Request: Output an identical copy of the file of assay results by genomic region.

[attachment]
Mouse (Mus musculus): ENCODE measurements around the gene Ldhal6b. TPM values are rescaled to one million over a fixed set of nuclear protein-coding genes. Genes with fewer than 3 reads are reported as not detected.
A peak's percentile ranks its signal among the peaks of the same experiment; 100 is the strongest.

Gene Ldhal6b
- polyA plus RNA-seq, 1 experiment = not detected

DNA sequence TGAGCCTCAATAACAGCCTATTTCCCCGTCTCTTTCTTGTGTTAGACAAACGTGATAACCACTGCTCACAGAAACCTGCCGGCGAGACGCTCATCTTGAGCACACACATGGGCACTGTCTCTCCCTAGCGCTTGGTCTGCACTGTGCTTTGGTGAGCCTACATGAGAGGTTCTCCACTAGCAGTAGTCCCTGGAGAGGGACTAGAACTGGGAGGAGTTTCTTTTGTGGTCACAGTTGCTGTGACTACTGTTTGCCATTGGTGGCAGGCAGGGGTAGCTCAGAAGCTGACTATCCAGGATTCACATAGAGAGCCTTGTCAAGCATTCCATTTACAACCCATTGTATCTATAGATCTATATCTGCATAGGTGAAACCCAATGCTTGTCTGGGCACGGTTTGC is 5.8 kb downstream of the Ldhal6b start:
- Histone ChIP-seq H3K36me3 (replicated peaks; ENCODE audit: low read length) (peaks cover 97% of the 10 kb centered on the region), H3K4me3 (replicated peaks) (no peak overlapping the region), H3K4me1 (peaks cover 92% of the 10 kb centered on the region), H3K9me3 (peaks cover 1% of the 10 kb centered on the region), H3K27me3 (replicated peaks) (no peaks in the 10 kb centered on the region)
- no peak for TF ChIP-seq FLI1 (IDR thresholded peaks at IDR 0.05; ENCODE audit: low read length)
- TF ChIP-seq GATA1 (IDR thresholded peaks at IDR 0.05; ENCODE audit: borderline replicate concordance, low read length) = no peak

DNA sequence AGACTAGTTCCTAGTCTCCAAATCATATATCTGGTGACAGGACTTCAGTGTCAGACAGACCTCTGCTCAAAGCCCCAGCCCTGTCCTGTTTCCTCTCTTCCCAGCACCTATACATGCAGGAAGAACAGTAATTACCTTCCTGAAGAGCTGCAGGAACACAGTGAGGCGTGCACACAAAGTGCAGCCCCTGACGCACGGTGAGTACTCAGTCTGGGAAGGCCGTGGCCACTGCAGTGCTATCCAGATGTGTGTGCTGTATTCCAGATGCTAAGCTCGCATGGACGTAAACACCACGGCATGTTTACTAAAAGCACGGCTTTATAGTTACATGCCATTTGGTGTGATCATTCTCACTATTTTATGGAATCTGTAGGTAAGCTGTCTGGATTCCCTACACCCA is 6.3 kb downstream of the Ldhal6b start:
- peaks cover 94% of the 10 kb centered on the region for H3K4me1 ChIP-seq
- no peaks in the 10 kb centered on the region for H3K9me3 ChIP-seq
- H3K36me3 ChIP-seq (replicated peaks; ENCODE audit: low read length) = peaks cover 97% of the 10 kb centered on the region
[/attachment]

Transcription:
Mouse (Mus musculus): ENCODE measurements around the gene Ldhal6b. TPM values are rescaled to one million over a fixed set of nuclear protein-coding genes. Genes with fewer than 3 reads are reported as not detected.
A peak's percentile ranks its signal among the peaks of the same experiment; 100 is the strongest.

Gene Ldhal6b
- polyA plus RNA-seq, 1 experiment = not detected

DNA sequence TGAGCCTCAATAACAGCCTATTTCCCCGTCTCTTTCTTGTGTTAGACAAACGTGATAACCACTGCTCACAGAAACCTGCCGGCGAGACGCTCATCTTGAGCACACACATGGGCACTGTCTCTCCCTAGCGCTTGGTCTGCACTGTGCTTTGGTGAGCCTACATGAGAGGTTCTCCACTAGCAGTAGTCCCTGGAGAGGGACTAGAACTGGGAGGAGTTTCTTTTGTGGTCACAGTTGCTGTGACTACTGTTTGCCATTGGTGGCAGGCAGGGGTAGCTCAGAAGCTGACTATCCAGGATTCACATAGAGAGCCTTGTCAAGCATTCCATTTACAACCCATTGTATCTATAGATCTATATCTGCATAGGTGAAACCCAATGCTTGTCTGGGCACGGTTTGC is 5.8 kb downstream of the Ldhal6b start:
- Histone ChIP-seq H3K36me3 (replicated peaks; ENCODE audit: low read length) (peaks cover 97% of the 10 kb centered on the region), H3K4me3 (replicated peaks) (no peak overlapping the region), H3K4me1 (peaks cover 92% of the 10 kb centered on the region), H3K9me3 (peaks cover 1% of the 10 kb centered on the region), H3K27me3 (replicated peaks) (no peaks in the 10 kb centered on the region)
- no peak for TF ChIP-seq FLI1 (IDR thresholded peaks at IDR 0.05; ENCODE audit: low read length)
- TF ChIP-seq GATA1 (IDR thresholded peaks at IDR 0.05; ENCODE audit: borderline replicate concordance, low read length) = no peak

DNA sequence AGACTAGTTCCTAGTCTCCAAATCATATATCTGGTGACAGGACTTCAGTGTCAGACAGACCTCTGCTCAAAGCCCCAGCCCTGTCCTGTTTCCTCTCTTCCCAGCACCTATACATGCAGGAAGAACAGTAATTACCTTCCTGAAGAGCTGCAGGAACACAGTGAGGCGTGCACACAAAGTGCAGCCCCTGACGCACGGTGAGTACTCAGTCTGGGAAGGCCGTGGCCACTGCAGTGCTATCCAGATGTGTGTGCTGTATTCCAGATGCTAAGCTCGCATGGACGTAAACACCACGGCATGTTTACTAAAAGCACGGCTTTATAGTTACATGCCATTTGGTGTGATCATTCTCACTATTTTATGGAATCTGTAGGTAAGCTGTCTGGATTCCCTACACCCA is 6.3 kb downstream of the Ldhal6b start:
- peaks cover 94% of the 10 kb centered on the region for H3K4me1 ChIP-seq
- no peaks in the 10 kb centered on the region for H3K9me3 ChIP-seq
- H3K36me3 ChIP-seq (replicated peaks; ENCODE audit: low read length) = peaks cover 97% of the 10 kb centered on the region